Sharon Townsel is old enough to be Kori Buford’s mother. But despite the age difference, the women share a common bond: They’re both scholarship recipients of the Bowen Foundation.
Robert and Terry Bowen launched the not-for-profit a decade ago and since have doled out $600,000 of their own money to nearly 300 black recipients who want to better their lives. By helping them learn a skill or trade, the object of the foundation is to assist those who need the most help rather than the college-bound.
The Bowens are generous with their wealth and have supported other education initiatives. Robert, who is chairman of Fishers-based Bowen Engineering Corp. and a Purdue University alumnus, provided a $3.25 million gift in 2002 to build an $11 million civil engineering research laboratory on campus. The building is named for the couple.
While the Bowen name is cemented on West Lafayette academia, it appears just as boldly in places such as the J. Everett Light Career Center at North Central High School in Indianapolis-albeit on brochures and applications.
That’s where 26-year-old Kori Buford learned about the foundation. A family death in 2003 prevented her from finishing a registered nursing program at Marian College. The financial aid available from the foundation-$1,500 to $3,000-led her to seek her licensed practical nursing certification first from the career center. With that, she could re-enter the RN program at Marian without having to start over. The Bowens also are financing her book fees for a year, a gesture they’ll occasionally make, even though it’s not part of the foundation’s mission.
Buford recently completed the 18-month LPN course and re-enrolled at Marian. She also improved her stature at Community Hospital East, where she had been a nurse’s aid. It’s that type of success story the Bowens envisioned upon starting the endeavor.
“We’ve been very fortunate,” Robert said. “One of our goals is to try to give other people a chance at the success that we have had.”
Bowen Engineering has annual revenue of $120 million and is the city’s largest environmental contractor. The corporation employs 800 people, most of whom are union tradesmen, in Indianapolis, Evansville and Gary. It’s currently pouring concrete for the downtown Conrad Hilton hotel, a $75 million project.
The roots of the foundation sprout from a committee Robert co-chaired in the early 1990s for former Indianapolis Mayor Steve Goldsmith. The group’s objective was to increase the number of minorities in the trades. After congregating for two years and achieving little success, mainly due to the complexity of getting into the schools and speaking to students, the committee disbanded.
One positive emerged from the gatherings, however. Robert befriended fellow co-chairman Murvin Enders, executive director of the local chapter of the Atlantabased 100 Black Men of America Inc.
Robert reasoned it should be a “nobrainer” to offer scholarships to black students who are interested in learning a trade. So Enders began referring candidates to the Bowens. The effort began slowly, Terry recalled. The demand to receive money for schooling, though, has reached a point that the Bowens don’t need to seek applicants. They never turn anyone away, either.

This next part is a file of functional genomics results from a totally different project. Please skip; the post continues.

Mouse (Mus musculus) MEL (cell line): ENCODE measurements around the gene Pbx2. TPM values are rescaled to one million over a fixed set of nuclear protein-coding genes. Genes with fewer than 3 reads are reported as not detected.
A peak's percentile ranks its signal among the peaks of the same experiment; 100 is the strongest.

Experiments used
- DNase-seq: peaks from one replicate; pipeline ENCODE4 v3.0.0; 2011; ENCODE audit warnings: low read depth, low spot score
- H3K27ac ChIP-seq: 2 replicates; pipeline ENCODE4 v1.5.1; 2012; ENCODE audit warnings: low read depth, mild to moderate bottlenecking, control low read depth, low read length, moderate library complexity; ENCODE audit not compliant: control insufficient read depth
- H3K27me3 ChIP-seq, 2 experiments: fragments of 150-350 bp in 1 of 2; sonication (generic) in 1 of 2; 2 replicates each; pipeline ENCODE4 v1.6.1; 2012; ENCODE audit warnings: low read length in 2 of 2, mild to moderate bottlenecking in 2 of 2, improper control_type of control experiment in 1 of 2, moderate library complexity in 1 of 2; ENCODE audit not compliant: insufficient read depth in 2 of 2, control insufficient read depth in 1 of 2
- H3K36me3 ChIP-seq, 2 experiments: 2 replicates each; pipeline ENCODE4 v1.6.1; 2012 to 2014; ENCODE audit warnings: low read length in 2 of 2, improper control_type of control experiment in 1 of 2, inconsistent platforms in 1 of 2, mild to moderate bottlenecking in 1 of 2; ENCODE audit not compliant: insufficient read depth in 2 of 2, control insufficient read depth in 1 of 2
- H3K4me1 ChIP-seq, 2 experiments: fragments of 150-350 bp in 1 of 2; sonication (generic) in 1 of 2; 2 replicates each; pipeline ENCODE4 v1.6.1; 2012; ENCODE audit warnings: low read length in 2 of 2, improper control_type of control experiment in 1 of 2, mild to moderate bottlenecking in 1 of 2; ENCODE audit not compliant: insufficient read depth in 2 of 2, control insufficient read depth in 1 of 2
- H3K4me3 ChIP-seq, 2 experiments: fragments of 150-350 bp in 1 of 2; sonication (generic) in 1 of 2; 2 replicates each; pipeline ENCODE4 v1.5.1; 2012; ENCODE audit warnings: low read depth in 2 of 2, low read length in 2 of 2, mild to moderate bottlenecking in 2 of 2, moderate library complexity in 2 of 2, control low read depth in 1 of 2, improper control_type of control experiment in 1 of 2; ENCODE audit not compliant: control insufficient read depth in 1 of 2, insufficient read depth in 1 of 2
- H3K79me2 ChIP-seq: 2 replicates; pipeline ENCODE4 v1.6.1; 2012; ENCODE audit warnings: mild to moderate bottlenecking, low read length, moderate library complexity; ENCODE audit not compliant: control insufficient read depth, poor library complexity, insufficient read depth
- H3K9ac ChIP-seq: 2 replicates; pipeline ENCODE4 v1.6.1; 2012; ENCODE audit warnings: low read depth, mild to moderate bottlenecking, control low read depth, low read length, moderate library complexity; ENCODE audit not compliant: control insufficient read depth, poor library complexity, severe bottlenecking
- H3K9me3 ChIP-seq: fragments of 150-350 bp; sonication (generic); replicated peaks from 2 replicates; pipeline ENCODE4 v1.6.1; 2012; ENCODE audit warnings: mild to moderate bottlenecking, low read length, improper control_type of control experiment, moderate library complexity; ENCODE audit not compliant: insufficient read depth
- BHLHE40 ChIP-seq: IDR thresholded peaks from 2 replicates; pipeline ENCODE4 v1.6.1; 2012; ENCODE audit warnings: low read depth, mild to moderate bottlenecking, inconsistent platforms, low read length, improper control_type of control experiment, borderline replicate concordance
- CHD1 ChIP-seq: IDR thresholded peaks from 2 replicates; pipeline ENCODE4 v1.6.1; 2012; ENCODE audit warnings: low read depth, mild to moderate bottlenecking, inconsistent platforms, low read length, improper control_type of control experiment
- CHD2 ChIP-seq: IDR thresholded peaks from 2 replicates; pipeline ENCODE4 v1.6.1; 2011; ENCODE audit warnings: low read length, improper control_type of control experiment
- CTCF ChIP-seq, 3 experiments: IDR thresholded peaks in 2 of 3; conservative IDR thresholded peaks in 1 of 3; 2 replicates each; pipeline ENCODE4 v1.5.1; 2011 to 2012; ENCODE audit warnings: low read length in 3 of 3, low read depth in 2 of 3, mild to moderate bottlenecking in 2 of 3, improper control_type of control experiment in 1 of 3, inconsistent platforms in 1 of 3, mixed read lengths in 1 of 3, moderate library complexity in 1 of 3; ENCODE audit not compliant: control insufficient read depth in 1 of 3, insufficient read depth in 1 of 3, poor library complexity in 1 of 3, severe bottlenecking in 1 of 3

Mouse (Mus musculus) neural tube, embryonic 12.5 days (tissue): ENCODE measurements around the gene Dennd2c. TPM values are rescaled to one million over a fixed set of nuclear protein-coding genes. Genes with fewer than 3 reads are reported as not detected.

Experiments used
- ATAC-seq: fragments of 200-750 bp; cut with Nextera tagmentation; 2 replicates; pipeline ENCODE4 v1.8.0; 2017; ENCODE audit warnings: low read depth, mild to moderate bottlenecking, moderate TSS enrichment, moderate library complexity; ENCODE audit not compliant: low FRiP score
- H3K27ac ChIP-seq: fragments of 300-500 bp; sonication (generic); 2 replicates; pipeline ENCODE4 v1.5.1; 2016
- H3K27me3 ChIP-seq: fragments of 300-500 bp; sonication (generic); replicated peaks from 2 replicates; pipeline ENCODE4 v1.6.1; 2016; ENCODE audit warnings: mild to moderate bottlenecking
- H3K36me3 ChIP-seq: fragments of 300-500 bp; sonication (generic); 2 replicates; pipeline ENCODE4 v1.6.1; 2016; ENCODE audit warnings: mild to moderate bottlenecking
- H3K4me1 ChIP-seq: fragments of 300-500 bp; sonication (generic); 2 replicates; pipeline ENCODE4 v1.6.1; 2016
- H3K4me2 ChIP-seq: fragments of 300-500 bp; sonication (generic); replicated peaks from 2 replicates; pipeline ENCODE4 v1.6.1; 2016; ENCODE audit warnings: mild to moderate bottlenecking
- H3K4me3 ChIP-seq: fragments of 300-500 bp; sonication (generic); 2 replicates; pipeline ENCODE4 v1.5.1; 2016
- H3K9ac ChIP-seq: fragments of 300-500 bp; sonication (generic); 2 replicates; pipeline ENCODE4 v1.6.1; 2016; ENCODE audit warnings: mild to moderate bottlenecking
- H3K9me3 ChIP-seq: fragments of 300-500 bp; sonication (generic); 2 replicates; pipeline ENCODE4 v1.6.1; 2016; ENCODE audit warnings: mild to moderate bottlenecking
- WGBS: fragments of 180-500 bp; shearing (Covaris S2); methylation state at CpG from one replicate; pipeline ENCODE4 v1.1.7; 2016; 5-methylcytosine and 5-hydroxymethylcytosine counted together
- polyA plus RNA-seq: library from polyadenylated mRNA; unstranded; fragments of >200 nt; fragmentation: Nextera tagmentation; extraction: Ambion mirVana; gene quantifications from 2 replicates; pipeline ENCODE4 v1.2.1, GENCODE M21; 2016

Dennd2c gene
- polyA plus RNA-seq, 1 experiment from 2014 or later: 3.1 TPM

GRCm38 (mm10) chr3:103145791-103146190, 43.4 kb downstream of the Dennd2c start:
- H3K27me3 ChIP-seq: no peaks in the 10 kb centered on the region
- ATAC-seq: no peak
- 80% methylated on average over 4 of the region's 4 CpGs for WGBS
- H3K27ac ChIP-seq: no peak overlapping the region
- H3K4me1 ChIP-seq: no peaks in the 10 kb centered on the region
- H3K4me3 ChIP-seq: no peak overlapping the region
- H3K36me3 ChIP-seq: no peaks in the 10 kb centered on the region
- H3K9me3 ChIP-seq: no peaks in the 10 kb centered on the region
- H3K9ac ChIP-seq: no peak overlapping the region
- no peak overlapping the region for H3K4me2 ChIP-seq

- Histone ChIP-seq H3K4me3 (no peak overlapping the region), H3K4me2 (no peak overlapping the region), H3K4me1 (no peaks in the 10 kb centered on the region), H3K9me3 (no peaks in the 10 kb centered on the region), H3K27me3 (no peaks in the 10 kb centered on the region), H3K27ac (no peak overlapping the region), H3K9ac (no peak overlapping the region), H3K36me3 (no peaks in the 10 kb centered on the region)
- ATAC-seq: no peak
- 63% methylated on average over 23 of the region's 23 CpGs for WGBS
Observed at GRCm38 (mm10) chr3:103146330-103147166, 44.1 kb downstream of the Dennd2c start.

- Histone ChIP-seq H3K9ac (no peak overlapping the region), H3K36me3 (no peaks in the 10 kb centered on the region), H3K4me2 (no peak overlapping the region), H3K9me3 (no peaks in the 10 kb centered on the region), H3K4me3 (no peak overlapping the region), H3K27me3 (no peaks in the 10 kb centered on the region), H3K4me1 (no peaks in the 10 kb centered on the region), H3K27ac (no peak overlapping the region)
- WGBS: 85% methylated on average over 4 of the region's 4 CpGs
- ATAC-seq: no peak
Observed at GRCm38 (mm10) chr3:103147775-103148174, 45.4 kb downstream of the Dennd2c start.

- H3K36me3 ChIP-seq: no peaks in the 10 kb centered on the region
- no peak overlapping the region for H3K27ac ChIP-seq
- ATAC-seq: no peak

Enders, who serves on the foundation’s board, applauded the Bowens for their efforts to help people receive job training.
“I think they’re incredible people,” Enders said. “[Robert] has always wanted to share and give back to the community. It’s not the only thing he does from a philanthropic standpoint. He’s just a very good person.”
Terry, who serves as president of the foundation, admitted not everyone will complete his or her education. Of the nearly 300 people who have received assistance, 94 have finished their required coursework while 95 are enrolled in a program.
“We look for signs that they’ll be motivated to stay with it,” Terry said. “Sometimes they have no job or no money and seem almost hopeless in many cases. Those are the tough ones.”
The Bowens meet each candidate and request that those fresh from high school bring a parent. Age is no object. The only requirements are that they reside in Marion County, are a graduate of a high school or GED program, enroll in a technical or vocational school, and meet the entrance requirements of the institution. Money is distributed twice a year and deadlines are May 31 and Nov. 30.
The number of men and women who have received aid from the Bowens is about equal. Many attend Ivy Tech State College or ITT Technical Institute. The couple is in the process of building an endowment for the foundation and is halfway to the goal of having $3 million available by 2010.
Kenny’s Academy of Barbering in the Meadows neighborhood is among the newest partners of the foundation. Owner Gregory Kenny learned of the Bowens about a year ago from a student aware of the scholarship fund. Kenny sent a proposal to become involved and received a return call from the couple, who indicated they wanted to work with the academy.
The academy charges $4,500 for the 1,500 hours it takes to become a certified barber or stylist. The course takes nine months to complete. Of the roughly 50 students enrolled in the barber’s school, about 20 have received money from the Bowens.
One of those is Townsel. The 57-yearold single mother, whose children are grown, began working at the academy as a secretary in October 2001. Wanting to upgrade her life and income, she enrolled at the academy in 2003 and now splits her time there as a student and employee.
“The world changes,” Townsel said. “It’s not going to wait for you. You have to jump on board.”
Townsel considers the Bowens’ monetary gift a blessing and described the couple as down to earth and very warm.
Both Buford and Townsel are among several who have written the Bowens expressing their gratitude. That’s payback enough for them.
“That means a lot to me and Terry,” Robert said. “It’s an indicator that maybe they’ll make it.”